Except, of course we now know that she identified someone who did not rape her.
I have so many questions.
Because numerous devastating details have now emerged around Mr. Broadwater’s case, I will not repeat all of them here. Suffice to say, I struggle to comprehend how a case with no physical evidence and a misidentification could have gone forward, even in 1982.
I began my career as a prosecutor in 1994. One of the first cases I was involved in was the prosecution of a serial rapist. The DNA matches were blown up on large posterboards and placed side by side for the jury to compare. It was one of the first of its kind in my area.
The last criminal case I would try to a jury involved allegations of sexual assault on what our office characterized as a “vulnerable adult.” I was one of only a couple of attorneys assigned to these cases, primarily because I was one of only a few lawyers with the skills to work with this type of victim and litigate the case. By 2015, morale was dropping precipitously among us prosecutors in the violent crimes division. I had already gone toe to toe with a manager regarding a case of mine that I knew I could not win. My assessment of the case fell on deaf ears. I was such a good trial lawyer that I got it to a hung jury. After that, I refused to try it a second time and prevailed in the case being dismissed.
I say this only to establish that as a line attorney in a large District Attorney’s office, my ability to speak out was hampered and, in the end, punished with an involuntary assignment to a position I did not want. When I look at the Broadwater case, I wonder if there was pressure brought to bear on those prosecutors to bring such a weak case to trial, based on the racial dynamics of the case.
But I digress…
In my last criminal trial, the victim—disabled, obese, and wheelchair bound—alleged that she had been forcibly raped by an individual she had met on a dating app. When I met with her prior to trial, I found no reason to doubt her story. The defendant had not denied the event, but claimed consent. In Minnesota, consent is a legal defense to sexual assault. Once the defendant has established foundation for consent, the prosecution must prove lack of consent beyond a reasonable doubt.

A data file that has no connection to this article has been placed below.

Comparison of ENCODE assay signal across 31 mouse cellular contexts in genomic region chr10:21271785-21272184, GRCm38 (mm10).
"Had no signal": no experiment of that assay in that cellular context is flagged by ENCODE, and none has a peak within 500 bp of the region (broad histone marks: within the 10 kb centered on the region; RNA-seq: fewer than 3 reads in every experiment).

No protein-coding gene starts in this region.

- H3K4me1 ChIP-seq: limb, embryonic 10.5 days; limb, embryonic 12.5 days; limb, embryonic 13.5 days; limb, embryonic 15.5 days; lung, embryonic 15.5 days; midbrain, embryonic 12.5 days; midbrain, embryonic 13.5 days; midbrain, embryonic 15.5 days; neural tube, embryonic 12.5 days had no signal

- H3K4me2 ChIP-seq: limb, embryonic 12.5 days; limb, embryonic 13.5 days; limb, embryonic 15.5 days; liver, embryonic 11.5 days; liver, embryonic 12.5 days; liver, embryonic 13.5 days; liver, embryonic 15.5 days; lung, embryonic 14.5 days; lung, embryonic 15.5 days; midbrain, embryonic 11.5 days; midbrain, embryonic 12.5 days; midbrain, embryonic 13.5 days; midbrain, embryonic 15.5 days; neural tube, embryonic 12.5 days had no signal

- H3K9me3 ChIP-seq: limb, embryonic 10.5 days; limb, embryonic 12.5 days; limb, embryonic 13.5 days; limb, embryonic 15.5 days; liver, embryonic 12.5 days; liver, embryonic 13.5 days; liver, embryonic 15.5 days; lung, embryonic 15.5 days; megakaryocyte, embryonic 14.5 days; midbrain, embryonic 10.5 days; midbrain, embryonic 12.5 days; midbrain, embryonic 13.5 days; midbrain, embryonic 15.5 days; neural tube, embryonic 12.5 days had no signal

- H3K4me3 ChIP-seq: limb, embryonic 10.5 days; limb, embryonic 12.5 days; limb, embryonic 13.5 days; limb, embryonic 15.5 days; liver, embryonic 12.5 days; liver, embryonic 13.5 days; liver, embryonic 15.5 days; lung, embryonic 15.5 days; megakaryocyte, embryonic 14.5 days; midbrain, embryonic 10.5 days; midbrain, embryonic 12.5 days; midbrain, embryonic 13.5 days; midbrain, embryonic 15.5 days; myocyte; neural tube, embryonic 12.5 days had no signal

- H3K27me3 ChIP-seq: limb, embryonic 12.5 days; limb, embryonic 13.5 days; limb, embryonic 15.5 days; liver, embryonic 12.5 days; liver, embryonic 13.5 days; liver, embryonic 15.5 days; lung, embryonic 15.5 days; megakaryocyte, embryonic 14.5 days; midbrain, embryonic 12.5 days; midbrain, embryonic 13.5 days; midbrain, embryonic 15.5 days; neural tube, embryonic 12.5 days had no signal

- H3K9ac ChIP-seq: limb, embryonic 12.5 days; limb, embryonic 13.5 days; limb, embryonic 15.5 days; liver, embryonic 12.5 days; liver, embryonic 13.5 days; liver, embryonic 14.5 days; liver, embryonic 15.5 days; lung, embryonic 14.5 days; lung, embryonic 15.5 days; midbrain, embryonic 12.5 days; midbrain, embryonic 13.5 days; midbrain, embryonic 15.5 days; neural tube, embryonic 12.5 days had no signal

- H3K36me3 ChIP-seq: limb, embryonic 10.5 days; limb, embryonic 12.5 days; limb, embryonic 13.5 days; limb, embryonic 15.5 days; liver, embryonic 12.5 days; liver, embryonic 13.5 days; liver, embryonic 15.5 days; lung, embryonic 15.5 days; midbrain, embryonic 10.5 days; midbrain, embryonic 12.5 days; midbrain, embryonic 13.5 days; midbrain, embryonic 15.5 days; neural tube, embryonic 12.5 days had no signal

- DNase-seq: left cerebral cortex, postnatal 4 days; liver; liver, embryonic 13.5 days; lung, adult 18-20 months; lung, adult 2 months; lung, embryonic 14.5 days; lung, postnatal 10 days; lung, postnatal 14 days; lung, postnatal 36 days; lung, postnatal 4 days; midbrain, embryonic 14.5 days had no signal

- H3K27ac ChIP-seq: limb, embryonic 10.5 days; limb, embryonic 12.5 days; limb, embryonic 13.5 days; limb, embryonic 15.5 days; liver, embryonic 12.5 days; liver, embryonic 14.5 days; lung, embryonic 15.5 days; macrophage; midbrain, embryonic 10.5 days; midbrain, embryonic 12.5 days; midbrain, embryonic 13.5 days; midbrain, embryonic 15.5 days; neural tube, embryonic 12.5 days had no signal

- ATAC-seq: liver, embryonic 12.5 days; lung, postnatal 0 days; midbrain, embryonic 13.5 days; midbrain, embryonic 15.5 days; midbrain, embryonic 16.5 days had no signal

These types of cases are often referred to as “he said-she said” and are extremely difficult to prove, absent some other evidence to corroborate a victim’s testimony.
In support of his claim of consent, the defendant testified that after the sexual encounter, he informed the victim that he no longer wished to have a relationship with her. The victim then threatened to go to the police and report a rape. According to the defendant, the victim made the threat in a message hosted by this dating app.
The police investigator assigned to the case was renowned for laziness and a general bad attitude. We prosecutors would joke among ourselves every time one of us received a case of his. The problem with having someone of this caliber assigned to investigate sexual assaults was that evidence was rarely, if ever, vigorously pursued. When the defendant testified at trial about these messages, a year had passed since the rape had been originally reported. For some reason, the investigator did not find those messages worthy of his time and energy to collect.